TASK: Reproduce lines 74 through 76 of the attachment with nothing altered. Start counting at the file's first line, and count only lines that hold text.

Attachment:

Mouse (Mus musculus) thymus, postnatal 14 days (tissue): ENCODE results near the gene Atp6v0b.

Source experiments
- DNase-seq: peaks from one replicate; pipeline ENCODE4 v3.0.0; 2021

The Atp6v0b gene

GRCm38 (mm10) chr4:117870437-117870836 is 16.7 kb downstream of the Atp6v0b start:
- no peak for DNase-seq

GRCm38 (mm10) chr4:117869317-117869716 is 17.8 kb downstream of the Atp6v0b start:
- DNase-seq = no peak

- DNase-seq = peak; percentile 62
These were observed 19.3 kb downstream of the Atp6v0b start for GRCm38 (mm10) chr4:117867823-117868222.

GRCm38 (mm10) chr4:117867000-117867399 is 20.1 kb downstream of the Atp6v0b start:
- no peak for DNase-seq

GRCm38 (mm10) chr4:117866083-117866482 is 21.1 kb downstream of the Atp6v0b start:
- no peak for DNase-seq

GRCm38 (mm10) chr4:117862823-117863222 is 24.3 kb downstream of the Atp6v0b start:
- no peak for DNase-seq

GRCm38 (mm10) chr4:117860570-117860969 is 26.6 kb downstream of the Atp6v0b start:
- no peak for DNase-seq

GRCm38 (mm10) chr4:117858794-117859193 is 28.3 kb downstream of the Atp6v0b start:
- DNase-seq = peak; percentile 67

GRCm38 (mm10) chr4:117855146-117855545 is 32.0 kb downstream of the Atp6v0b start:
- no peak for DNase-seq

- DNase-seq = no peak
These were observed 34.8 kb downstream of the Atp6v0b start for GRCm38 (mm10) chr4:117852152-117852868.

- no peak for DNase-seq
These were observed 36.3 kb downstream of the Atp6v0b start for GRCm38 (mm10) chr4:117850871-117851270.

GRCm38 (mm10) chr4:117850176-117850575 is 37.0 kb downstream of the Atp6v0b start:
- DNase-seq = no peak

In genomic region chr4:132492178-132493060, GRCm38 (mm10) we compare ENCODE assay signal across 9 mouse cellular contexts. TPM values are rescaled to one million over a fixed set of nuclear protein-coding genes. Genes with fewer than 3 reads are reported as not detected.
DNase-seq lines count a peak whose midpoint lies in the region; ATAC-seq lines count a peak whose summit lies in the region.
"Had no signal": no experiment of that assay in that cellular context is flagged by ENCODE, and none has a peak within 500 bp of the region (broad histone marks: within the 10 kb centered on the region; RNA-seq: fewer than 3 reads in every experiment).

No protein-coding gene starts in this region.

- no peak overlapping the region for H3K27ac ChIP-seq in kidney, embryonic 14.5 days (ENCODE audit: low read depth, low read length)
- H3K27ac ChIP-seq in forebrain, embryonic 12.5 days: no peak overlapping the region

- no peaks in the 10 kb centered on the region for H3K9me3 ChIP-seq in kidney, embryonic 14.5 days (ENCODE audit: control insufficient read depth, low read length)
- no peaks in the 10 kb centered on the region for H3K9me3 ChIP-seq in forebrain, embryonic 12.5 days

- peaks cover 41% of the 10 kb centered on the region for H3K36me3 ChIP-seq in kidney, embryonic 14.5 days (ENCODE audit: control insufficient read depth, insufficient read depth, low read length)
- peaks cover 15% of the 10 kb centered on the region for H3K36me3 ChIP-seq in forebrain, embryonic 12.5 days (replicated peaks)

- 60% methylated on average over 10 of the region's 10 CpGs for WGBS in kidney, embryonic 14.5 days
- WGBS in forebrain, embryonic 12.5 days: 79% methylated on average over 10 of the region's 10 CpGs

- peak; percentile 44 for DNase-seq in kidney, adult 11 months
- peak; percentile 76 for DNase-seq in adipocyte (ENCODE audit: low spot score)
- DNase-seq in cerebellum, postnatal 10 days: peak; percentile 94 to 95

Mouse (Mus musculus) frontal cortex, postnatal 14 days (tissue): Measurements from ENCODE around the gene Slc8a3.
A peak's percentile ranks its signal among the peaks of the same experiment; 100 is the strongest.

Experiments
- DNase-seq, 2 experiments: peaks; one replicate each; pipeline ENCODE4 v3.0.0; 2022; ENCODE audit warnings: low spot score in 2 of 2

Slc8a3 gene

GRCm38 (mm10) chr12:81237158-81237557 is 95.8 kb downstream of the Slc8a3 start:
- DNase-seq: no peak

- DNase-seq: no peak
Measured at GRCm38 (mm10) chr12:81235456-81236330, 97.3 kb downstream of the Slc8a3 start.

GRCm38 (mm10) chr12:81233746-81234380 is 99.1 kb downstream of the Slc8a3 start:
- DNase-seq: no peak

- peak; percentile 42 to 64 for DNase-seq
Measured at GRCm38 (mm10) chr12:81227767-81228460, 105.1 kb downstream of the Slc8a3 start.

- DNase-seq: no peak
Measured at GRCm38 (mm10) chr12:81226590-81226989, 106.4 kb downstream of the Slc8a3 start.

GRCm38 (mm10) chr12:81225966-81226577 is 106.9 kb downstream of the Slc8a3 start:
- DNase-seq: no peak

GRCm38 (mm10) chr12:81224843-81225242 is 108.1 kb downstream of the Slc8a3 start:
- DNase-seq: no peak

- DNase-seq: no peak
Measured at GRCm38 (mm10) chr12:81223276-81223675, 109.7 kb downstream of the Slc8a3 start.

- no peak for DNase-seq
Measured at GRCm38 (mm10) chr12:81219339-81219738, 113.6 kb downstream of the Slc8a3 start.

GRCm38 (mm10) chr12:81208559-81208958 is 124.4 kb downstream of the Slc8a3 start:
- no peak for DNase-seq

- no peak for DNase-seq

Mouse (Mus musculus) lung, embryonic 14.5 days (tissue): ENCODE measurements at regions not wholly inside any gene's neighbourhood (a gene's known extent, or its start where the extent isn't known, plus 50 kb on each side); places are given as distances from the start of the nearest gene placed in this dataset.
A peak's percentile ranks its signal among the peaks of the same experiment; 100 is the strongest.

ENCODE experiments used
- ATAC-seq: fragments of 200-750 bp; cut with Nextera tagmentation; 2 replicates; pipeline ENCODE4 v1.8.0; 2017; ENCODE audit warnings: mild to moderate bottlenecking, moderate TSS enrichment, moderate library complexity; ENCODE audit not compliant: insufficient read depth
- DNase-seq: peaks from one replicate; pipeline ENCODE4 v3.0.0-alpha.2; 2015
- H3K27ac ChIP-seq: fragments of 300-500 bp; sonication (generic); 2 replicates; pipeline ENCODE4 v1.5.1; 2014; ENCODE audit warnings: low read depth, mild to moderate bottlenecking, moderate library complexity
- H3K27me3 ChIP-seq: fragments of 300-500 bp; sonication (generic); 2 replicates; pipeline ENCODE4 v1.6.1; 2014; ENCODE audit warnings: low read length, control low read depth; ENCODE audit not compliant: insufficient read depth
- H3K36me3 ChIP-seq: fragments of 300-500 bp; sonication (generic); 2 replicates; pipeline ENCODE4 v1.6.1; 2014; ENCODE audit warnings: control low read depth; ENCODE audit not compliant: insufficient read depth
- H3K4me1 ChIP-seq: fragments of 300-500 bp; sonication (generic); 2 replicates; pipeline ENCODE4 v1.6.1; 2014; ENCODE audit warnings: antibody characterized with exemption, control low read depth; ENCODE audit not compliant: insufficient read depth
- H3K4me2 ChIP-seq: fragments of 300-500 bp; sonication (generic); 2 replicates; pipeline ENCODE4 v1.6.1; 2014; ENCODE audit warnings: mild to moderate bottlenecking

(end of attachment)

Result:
- DNase-seq: peaks from one replicate; pipeline ENCODE4 v3.0.0-alpha.2; 2015
- H3K27ac ChIP-seq: fragments of 300-500 bp; sonication (generic); 2 replicates; pipeline ENCODE4 v1.5.1; 2014; ENCODE audit warnings: low read depth, mild to moderate bottlenecking, moderate library complexity
- H3K27me3 ChIP-seq: fragments of 300-500 bp; sonication (generic); 2 replicates; pipeline ENCODE4 v1.6.1; 2014; ENCODE audit warnings: low read length, control low read depth; ENCODE audit not compliant: insufficient read depth